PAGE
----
By this point, as a reader, I was just merely agitated by the characters. The scene moved too quickly and it just wasn’t believable that this couple would go from such excessive politeness to sudden arguing as though they’d been married for a decade, all because he ejaculated too soon. Get over it! So as I continued to read and roll my eyes, years and a few pages go by till we reach the 1990s, and then we get Edward reflecting back at the end of the tale, believing that Florence’s offer hadn’t been so bad after all, that she was only thinking in his best interest and how she was “ahead of her time.” And then McEwan attempts to explain it all: 

  When he thought of her, it rather amazed him, that he had let that girl with the violin go. Now, of course, he saw that her self-effacing proposal was quite irrelevant. All she had needed was the certainty of his love, his reassurance that there was no hurry when a lifetime lay ahead of them. Love and patience—is only he had had them both at once—would surely have seen them both through.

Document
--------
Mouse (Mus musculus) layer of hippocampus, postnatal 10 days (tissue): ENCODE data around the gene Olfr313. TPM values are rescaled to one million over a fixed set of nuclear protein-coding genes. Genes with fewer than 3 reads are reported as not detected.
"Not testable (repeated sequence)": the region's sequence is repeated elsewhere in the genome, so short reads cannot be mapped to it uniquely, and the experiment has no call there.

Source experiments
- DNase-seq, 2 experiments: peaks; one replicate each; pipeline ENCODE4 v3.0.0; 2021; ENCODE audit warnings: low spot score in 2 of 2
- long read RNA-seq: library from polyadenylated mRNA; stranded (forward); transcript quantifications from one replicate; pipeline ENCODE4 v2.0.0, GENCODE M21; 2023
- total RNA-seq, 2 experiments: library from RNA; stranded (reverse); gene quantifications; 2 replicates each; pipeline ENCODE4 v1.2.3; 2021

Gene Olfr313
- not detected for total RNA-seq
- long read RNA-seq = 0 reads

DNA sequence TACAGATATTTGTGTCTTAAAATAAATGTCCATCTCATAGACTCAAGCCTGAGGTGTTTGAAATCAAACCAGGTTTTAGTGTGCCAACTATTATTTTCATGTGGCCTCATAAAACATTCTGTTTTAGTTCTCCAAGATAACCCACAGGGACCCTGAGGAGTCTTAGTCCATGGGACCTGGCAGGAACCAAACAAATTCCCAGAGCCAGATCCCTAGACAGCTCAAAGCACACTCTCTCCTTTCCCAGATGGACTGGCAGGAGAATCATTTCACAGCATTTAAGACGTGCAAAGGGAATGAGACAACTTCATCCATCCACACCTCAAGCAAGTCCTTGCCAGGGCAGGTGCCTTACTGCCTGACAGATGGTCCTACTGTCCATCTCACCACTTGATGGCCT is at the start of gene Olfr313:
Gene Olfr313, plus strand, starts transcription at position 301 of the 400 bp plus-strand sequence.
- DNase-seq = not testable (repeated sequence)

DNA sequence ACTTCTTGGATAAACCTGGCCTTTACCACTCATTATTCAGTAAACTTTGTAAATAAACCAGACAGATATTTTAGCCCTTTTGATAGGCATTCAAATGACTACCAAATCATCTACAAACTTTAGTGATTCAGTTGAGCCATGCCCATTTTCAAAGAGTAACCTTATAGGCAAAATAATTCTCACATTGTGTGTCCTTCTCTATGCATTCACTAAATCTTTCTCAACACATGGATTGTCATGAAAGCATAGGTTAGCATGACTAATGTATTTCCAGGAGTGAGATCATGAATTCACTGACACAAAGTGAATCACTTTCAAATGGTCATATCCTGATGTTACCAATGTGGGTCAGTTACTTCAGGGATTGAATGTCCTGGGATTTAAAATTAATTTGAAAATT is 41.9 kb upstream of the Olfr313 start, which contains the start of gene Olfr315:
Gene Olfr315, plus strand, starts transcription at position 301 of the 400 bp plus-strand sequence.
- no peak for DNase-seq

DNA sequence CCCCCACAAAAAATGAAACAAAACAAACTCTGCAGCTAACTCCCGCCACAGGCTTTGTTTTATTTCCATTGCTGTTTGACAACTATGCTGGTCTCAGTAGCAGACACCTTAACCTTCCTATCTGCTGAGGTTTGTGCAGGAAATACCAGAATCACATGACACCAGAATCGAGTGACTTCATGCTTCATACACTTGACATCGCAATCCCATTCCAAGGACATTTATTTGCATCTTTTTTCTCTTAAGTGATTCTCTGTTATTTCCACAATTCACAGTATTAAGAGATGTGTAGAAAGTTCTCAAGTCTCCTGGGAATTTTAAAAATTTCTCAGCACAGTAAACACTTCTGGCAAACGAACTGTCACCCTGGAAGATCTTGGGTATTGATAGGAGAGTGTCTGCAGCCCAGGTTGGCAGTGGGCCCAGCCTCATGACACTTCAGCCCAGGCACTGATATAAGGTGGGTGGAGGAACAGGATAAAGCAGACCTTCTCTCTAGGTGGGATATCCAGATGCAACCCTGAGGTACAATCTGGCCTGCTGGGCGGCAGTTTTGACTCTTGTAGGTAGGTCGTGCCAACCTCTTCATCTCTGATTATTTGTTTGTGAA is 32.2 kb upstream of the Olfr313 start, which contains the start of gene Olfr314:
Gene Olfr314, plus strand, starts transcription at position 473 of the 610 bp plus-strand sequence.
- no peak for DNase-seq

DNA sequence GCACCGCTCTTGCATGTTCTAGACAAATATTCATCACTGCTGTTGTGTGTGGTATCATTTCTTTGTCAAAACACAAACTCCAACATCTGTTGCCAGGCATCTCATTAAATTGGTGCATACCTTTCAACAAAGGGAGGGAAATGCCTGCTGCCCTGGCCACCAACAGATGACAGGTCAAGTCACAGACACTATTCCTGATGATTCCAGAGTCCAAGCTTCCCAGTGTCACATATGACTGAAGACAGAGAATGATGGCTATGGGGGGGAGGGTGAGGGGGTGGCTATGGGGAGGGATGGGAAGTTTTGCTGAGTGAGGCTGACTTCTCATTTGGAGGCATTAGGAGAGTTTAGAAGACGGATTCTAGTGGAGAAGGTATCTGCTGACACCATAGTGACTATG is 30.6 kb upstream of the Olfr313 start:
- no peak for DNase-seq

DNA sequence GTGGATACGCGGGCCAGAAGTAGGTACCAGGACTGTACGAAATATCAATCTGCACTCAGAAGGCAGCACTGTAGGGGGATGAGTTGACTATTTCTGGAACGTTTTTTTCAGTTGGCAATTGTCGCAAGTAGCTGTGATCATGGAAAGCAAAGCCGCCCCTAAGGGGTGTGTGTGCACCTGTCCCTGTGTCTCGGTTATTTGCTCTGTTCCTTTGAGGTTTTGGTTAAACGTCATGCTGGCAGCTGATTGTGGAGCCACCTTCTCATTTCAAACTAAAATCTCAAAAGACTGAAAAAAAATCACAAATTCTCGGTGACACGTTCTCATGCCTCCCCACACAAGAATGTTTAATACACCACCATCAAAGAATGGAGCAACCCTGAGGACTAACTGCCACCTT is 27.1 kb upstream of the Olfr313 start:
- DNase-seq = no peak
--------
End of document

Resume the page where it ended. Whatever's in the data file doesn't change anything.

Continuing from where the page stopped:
“Love and patience.” Yawn. These few sentences sum up the gist of what I was getting while reading Atonement: too much preachy telling. It is here where I can say that McEwan does not trust the intelligence of his audience to figure that out for themselves. Also, he is forgetting the fact that these two characters pretty much had nothing in common to begin with, so it’s no great loss that they’re not together. So my question is, why bother writing a book about these two characters who are no doubt better off without one another, and then add sentimentality as though it had all meant something significant? It is a necessary question. And in case you were wondering, here is the last sentence of the book:

  Instead, he stood in cold and righteous silence in the summer’s dusk, watching her hurry along the shore, the sound of her difficult progress lost to the breaking of small waves, until she was a blurred, receding point against the immense straight road of shingle gleaming in the pallid light.

  That any top-tier writer would allow such clichés to be in any work, much less end it is beyond me. That is why McEwan is not a top-tier writer, regardless of all the Booker Prizes and nominations for this and that he has gathered. He is, for lack of a better word, a literary lightweight. And so I’ll return to what I said in the beginning, On Chesil Beach is an OK book with some decent parts and some clichés. It’s not a bad way to fill the time while you’re waiting for your plane to depart or for the dentist to see you now, but just don’t expect to be pondering it much past the actual pages. You actually won’t mind it when your name is being called.


[An expurgated version of this article originally appeared on The Moderate Voice website.]